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More Than 200 Convicted of Corruption at Baltimore Department of Corrections; More Charges Announced

More than 200 guards, prisoners and civilians have been convicted of corruption at the Baltimore Department of Corrections’ prison system over the last four years. In a major new case revealed in December 2019, then-acting Captain Kevin Hickson and 24 other members of the Baltimore Central Regional Tactical Unit were indicted on 236 criminal charges of violent assault, tampering with and destroying evidence, and falsifying official public documents.

The Unit was investigated in 2016 for a series of incidents involving excessive use of force at several facilities. The Unit was responsible for maintaining order at the Metropolitan Transition Center, the Baltimore Pretrial Facility, the state Corrections Department’s Jail Industries Building, and Baltimore City Booking and Intake Facility.

Prosecutors and prison officials worked together and uncovered a criminal enterprise organized to maintain dominance within the prison system. Prosecutors stated that Hickson and his unit employed “illegal excessive use of force through assaults of inmates, use of threats against inmates, and various retaliatory practices to assure complete compliance with [the tactical team’s] authority, which bolsters [its] overall reputation within the territory and suppresses any dissension and discord among the overall prison population.”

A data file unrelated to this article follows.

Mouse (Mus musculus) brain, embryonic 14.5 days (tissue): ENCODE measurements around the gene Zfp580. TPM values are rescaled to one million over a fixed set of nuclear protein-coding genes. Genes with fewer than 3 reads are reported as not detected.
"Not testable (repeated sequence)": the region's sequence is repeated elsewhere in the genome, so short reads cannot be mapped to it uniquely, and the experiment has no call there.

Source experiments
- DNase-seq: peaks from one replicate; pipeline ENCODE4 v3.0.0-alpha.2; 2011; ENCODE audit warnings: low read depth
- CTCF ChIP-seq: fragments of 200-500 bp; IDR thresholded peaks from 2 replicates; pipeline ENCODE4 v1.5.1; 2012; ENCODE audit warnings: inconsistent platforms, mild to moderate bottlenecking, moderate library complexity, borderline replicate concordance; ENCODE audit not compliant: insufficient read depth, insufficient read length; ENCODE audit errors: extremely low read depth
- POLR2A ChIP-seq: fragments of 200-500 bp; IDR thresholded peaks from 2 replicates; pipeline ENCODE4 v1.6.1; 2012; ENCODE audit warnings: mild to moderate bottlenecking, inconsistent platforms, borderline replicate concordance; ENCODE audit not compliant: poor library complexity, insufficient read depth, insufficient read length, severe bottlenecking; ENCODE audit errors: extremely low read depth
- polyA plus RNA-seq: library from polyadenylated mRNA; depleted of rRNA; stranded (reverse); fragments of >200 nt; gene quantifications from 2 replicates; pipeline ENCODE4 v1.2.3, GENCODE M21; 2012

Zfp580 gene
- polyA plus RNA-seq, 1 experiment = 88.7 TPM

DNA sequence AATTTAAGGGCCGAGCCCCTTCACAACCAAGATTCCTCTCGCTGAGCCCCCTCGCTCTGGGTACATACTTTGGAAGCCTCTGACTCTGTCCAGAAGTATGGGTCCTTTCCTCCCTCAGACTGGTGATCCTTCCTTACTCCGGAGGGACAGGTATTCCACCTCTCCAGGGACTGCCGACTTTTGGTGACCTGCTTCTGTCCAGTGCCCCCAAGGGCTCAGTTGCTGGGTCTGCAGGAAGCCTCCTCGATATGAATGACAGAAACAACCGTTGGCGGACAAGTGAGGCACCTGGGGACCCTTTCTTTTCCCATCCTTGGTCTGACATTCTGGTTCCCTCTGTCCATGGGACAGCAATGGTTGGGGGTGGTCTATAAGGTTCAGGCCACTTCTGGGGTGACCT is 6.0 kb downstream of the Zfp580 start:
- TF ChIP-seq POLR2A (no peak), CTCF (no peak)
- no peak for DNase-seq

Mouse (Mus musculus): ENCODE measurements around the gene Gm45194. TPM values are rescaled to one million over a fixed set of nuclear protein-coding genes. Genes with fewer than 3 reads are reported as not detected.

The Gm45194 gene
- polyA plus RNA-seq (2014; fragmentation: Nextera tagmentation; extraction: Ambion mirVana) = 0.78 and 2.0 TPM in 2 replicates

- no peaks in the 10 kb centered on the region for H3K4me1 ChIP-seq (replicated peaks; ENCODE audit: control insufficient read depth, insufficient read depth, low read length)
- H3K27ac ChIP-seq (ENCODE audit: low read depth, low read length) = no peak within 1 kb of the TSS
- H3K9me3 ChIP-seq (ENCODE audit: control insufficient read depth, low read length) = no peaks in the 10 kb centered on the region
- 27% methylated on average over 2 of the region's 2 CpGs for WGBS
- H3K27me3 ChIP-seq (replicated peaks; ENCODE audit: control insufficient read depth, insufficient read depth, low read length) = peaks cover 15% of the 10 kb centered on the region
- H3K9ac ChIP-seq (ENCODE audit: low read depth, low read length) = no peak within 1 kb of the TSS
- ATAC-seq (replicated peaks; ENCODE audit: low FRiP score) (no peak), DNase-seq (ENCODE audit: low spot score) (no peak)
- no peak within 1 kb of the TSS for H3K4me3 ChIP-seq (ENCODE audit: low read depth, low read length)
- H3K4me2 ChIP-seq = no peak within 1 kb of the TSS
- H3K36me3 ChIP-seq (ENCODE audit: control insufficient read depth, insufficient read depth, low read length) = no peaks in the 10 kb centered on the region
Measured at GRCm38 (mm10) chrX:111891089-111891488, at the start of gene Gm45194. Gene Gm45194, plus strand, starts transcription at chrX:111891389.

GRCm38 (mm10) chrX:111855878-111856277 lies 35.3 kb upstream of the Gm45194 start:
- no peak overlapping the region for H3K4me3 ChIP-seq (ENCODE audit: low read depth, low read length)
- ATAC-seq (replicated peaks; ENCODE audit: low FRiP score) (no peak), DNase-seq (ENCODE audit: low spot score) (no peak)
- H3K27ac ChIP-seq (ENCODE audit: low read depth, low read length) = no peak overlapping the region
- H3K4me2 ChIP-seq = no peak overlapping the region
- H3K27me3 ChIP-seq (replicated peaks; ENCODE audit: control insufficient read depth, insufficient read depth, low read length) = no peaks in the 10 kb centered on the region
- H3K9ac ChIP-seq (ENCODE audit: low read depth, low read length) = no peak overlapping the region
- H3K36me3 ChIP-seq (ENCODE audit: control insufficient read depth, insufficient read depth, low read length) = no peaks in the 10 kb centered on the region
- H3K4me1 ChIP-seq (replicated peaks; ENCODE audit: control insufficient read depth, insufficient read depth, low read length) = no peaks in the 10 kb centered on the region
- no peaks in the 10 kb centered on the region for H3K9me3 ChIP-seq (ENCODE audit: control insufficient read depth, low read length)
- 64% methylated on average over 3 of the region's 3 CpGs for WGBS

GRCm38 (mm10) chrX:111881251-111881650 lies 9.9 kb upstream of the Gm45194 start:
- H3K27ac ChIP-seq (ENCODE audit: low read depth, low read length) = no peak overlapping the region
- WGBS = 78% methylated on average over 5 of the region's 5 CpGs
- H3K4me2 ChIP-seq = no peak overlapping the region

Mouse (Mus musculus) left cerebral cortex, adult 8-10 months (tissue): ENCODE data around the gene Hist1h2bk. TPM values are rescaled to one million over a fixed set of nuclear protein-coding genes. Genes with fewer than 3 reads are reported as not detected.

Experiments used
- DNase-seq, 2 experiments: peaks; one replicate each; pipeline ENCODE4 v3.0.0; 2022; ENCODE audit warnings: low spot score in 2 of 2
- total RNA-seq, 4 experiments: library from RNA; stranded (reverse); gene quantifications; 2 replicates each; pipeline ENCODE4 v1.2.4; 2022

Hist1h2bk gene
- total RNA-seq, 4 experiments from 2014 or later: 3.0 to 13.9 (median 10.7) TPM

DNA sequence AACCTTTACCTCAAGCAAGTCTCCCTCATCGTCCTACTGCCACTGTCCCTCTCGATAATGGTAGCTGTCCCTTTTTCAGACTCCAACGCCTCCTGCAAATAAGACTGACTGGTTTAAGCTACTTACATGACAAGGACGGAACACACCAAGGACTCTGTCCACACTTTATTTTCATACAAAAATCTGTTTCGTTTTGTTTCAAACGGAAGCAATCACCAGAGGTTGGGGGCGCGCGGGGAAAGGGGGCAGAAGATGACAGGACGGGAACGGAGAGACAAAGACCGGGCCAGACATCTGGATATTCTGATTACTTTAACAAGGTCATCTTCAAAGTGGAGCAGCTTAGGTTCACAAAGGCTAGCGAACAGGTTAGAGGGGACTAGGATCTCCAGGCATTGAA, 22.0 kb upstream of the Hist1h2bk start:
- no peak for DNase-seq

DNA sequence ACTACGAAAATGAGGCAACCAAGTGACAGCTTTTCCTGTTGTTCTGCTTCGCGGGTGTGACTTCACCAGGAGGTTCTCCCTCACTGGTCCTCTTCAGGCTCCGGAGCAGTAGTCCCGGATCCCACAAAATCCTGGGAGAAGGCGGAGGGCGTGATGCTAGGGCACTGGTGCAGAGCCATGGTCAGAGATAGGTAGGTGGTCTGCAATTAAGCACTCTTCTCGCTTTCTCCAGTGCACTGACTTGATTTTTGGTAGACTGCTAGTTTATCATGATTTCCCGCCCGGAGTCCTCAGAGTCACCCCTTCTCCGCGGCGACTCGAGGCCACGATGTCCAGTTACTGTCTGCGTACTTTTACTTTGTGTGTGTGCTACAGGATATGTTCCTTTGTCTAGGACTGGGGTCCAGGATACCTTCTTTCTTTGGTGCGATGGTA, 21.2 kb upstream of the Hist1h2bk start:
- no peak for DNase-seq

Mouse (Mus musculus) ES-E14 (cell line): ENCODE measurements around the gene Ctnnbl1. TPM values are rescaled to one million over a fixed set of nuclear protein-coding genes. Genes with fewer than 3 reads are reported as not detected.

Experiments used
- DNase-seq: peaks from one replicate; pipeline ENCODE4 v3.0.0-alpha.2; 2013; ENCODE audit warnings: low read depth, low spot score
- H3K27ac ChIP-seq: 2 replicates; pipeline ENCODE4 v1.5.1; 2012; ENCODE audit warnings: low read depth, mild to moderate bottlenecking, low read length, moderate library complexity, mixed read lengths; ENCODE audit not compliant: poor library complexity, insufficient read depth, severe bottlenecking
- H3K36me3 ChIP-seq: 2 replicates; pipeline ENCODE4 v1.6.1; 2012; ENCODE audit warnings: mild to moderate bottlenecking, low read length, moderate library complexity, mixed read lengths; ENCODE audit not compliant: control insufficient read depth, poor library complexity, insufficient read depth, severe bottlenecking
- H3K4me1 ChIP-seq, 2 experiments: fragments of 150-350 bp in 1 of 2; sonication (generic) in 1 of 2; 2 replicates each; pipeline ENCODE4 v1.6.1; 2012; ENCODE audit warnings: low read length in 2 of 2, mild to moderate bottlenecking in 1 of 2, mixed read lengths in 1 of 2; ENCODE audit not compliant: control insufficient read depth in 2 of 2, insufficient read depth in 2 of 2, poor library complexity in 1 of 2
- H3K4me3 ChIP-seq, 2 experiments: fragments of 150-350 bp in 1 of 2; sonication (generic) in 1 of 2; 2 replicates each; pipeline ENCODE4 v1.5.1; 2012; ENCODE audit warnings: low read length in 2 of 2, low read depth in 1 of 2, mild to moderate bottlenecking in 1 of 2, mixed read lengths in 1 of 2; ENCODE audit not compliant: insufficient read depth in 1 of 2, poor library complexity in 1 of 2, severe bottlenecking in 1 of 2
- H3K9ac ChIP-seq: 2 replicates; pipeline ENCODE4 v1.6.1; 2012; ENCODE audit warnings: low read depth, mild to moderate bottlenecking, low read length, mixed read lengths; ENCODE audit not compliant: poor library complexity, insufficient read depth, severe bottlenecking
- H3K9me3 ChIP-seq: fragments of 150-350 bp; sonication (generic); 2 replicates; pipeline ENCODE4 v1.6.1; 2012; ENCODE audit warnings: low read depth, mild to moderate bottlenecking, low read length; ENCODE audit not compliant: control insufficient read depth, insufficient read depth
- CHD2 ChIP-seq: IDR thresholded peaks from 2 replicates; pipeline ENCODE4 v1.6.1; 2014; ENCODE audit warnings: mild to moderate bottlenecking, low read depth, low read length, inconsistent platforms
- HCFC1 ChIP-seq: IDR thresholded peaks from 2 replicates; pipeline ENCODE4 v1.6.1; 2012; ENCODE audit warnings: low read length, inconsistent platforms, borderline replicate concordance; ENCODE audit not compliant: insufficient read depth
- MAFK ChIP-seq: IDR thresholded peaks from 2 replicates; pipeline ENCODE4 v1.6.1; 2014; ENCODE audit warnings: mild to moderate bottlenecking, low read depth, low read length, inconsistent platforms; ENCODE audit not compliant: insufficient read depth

Secretary of Corrections Robert Green said the allegations were “disturbing” and commended Governor Larry Hogan for making the issue a priority during his administration. “This case represents our strong effort to root out people who don’t belong in the field of public safety and rehabilitation,” he stated. “This is a disturbing case, but it does not and should not cast a shadow on the commitment and integrity of the exceptional correctional professionals in this department.”

Represented by the American Federation of State, County, and Municipal Employees (AFSCME), the 25 were charged December 3, 2019, after a year on administrative leave, and some could face up to 150 years in prison. Baltimore City Circuit Court Judge Jennifer Friedman stated that she did not believe members of the Unit posed a risk to the public and released all but one pending trial.

Baltimore has previously seen multiple episodes of corruption within its prison system. In a contraband smuggling scheme, prosecutors stated that the Black Guerrilla Family used guards to gain control of the prison. [PLN, April 2015, p. 30.] In 2018 and 2019, more than three dozen guards were charged with smuggling heroin, cellphones, and pornography into the state’s medium-security and maximum-security prisons in Jessup. In September 2019, a former sergeant for the Maryland Department of Public Safety and Correctional Services was sentenced to 15 years for helping run the Crips gang inside state prisons and “enrich” it by helping the gang smuggle in contraband.

Green said this string of corruption cases did not show failure as a whole. “Evidence here today is that we investigated this case, we brought this forward,” he said. “It is a committed effort to be excellent.” Hogan stated, “We are again making clear that we have absolutely no tolerance whatsoever for corruption of any kind in our state prison system or anywhere else is state government.”